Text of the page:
Notice also some of Preston’s choices: “can be credited with understanding” (as opposed to “understands”, simpliciter) or “cannot be said to have access to…” (as opposed to “have access to”, simpliciter).
Interpretations and implications
There has been a lot of interest in distinguishing different types of replies to CRA. Some, however, are more noteworthy than others. It has often been stressed that ‘understanding a language’ is not a relevant component of a Turing test if the computer is not “packed” with a language-learning program. But, of course, this would only mean that Searle is to construct an analogous scenario where the task in question is learning Chinese not understanding Chinese.
Also, some replies have focused on the difference between “if squiggle-squiggle, then squaggle-squaggle” and (a) the actual formalisms in computer programs and anyway (b) the actual pragmatics of language. To both, however, there is an easy rebuttal: (a) although they become more and more complex, computer programs become thus by adding up a collection of such rules which run in virtue of what squaggle-squaggle is related to that squiggle-squiggle; (b) of course it is not, but this is an assumption that both parties agree with on the debate, namely, they both assume that computer programmers will be able to replicate language in that way [In other words, AI says, If …, then yes …, while Searle says, Even if…, then it would still not … - but both are ready to assume the if-part.]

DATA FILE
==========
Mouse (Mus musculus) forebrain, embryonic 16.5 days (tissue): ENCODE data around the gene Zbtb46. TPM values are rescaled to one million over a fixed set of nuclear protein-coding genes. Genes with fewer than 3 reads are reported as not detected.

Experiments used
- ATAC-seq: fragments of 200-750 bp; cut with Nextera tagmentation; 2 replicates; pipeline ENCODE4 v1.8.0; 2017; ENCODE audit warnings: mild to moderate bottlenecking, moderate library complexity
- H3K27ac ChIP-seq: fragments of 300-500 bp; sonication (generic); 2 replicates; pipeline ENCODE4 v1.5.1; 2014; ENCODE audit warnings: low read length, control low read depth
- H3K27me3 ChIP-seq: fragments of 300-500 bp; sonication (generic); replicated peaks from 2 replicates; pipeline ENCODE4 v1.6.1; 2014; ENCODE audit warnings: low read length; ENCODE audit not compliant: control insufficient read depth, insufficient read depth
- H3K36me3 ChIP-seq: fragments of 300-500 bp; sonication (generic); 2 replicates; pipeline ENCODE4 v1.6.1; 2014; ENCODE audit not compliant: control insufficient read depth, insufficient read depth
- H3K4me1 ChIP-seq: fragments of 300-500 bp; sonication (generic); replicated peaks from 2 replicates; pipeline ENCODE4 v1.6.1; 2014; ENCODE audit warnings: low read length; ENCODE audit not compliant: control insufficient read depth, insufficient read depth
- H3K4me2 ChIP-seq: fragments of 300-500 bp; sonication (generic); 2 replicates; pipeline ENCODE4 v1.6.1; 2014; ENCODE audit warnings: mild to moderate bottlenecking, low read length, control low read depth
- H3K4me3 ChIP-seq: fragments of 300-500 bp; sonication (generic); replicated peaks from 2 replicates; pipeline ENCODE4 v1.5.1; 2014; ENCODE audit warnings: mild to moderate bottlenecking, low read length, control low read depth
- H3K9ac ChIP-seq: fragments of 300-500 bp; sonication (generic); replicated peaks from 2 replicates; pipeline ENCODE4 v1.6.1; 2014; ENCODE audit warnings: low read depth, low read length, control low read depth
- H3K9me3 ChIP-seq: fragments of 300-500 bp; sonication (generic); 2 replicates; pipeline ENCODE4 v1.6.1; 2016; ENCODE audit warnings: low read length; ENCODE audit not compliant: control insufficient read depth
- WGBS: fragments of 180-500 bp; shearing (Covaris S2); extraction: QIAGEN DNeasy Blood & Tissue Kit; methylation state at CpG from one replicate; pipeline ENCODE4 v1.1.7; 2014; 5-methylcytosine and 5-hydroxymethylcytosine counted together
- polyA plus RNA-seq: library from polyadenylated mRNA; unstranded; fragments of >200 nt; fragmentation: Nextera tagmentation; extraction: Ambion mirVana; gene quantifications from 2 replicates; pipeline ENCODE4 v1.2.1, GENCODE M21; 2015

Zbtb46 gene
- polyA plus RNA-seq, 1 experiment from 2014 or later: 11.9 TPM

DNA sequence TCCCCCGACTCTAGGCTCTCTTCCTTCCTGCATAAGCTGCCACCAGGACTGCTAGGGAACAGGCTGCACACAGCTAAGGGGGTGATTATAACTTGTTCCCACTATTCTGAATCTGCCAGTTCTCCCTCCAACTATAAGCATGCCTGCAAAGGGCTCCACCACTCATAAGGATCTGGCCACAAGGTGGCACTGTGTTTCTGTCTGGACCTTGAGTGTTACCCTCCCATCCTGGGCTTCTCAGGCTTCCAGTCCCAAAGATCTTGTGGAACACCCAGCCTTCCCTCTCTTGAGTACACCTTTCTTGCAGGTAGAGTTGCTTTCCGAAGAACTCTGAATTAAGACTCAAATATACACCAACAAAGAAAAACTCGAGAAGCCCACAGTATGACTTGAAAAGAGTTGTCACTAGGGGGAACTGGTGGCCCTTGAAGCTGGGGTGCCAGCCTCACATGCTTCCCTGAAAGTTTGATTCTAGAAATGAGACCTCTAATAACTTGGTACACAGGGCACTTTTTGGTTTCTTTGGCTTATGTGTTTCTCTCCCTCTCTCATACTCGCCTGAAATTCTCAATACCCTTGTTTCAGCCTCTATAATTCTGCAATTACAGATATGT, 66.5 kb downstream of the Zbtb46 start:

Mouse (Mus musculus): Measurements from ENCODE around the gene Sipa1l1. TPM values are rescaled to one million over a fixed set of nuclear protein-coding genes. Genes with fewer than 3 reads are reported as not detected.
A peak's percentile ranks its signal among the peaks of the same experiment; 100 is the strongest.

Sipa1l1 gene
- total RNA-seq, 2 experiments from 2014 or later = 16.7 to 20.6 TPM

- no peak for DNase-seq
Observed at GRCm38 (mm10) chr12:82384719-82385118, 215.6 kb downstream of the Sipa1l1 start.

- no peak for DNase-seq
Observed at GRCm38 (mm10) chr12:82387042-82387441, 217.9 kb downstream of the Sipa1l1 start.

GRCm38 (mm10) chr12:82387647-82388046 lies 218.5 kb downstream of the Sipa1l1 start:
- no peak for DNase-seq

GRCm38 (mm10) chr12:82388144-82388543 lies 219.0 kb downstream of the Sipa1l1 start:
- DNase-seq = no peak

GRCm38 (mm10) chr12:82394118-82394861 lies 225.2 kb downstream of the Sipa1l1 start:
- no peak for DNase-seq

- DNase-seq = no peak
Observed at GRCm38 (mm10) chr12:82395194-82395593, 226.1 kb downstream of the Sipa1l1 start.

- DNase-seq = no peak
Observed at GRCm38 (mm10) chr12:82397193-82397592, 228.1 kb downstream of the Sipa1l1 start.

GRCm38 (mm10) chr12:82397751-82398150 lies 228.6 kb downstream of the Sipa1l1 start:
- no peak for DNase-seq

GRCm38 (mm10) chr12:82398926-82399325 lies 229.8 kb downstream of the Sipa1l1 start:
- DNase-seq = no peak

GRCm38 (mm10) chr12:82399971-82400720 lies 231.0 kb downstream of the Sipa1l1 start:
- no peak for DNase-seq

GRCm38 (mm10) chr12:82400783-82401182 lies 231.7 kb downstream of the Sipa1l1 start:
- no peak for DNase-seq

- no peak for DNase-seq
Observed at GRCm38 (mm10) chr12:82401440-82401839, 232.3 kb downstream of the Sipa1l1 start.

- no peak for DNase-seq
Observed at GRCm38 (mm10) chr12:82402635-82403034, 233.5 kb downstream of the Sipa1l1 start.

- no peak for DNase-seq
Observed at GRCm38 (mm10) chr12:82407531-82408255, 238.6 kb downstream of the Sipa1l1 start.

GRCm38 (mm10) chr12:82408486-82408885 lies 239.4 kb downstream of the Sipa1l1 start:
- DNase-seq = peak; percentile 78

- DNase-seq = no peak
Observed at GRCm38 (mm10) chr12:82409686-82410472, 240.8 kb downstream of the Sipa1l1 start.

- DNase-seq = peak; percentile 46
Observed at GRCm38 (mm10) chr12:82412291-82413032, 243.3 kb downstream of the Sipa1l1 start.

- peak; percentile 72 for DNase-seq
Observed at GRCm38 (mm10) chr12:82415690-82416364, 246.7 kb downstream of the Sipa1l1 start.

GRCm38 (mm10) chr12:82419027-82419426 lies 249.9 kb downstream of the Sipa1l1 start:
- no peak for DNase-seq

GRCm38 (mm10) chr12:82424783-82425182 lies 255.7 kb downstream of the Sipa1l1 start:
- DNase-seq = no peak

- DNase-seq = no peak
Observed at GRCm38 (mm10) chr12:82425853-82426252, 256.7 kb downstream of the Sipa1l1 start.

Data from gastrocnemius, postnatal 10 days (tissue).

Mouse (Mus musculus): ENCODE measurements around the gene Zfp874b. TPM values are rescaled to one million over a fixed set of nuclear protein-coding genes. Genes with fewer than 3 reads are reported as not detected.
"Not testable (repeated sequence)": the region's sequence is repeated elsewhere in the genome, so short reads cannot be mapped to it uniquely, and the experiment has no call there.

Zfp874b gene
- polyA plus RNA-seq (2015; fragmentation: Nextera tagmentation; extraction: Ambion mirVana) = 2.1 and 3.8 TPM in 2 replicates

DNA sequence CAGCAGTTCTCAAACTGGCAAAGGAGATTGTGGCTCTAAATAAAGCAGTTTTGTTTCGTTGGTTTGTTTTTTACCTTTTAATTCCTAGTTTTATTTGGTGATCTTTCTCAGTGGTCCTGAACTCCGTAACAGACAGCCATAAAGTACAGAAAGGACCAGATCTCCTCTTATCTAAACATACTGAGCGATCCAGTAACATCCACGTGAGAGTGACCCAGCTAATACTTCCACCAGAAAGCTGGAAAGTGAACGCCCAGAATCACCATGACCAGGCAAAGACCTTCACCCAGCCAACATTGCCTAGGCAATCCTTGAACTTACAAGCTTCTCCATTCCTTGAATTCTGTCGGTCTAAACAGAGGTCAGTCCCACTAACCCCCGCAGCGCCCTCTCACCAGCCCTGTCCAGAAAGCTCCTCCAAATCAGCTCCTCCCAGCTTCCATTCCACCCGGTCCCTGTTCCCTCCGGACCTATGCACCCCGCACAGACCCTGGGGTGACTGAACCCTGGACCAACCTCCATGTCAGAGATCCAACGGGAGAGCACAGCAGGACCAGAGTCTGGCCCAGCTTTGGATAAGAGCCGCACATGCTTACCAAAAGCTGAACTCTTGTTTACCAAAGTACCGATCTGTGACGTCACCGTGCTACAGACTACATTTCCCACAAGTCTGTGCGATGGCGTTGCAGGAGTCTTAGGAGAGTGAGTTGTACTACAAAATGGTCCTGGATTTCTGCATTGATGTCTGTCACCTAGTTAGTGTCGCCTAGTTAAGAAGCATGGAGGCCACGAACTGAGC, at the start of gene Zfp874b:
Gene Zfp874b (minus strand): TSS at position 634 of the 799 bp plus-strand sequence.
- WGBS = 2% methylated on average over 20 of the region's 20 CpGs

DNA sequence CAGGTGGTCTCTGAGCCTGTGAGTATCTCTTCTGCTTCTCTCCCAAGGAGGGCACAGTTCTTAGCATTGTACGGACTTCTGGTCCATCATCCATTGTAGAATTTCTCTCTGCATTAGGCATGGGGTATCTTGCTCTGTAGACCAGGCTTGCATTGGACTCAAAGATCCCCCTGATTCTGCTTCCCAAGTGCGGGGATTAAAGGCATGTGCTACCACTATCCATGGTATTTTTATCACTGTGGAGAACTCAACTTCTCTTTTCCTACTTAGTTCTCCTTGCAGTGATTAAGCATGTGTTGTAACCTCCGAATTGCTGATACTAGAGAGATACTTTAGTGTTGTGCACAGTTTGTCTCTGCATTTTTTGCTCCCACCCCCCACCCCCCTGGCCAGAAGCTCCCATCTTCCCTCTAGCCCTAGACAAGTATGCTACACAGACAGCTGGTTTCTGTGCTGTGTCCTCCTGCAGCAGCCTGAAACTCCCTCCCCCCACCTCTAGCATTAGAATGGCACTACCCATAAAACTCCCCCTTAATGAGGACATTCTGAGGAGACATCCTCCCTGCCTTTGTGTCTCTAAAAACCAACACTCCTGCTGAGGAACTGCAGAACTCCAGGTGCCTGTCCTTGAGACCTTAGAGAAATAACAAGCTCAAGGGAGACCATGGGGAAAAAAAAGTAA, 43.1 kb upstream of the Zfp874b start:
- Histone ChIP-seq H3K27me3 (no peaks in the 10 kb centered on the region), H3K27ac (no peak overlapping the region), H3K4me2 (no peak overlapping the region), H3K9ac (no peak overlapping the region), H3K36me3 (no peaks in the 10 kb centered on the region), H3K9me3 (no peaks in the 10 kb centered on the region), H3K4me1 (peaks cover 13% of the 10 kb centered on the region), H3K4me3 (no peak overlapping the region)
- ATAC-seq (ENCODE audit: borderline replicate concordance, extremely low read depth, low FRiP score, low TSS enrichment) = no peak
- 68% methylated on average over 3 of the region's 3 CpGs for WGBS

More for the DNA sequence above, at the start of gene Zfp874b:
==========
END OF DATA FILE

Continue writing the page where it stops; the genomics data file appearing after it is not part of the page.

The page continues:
Each of the more serious replies will be spelled out in later sections.
What is curious is that even though Searle put forward a reconstruction of his own of what CRA is intended to establish as an argument, critics have rejected that very reconstruction. The 3 premise Searle himself ascribes to his own thought-experiment are the following:
(1a) Programs are purely formal
(2a) Minds have mental content
(3a) Form is never the same as or sufficient for semantics
(4a) Programs are not sufficient for minds
This reconstruction is, I think, deceivingly simplistic – maybe part of the reason why some have dubbed it ‘the Brutally Simple Argument’. For one thing, the elements in the Chinese Room (the man, the squiggle, squiggle, the deceiving output etc.) do not appear. How is that then a reconstruction of how Searle set his argument if almost the whole of is argument is not present.
Here is the reconstruction Preston chooses to put forward. It is not utterly different from Searle’s but it at least brings into the reconstruction elements from the thought experiment itself. (Still, one might wonder why it is not the same as Searle’s):
(1b) The person in the room has access only to the formal features
(2b) To understand Chinese, the person would need access to semantic features
(3b) No set of formal features is sufficient for understanding
None of the reconstructions above seems to be very loyal to the actual text and in any case none are justified in any way. They’re just put forward either by Searle or by his Critics.
*The series “Reconstructing the Chinese Room” follows some of the articles in:
Preston, J. & Bishop, M. (2002). Views into the Chinese Room: New essays on Searle and artificial intelligence. Oxford: Clarendon Press.
The first three posts will follow:
Preston, J. (2002). Introduction. In Preston, J & Bishop, M. Views into the Chinese Room: New essays on Searle and artificial intelligence, pp. 1-51. Oxford: Clarendon Press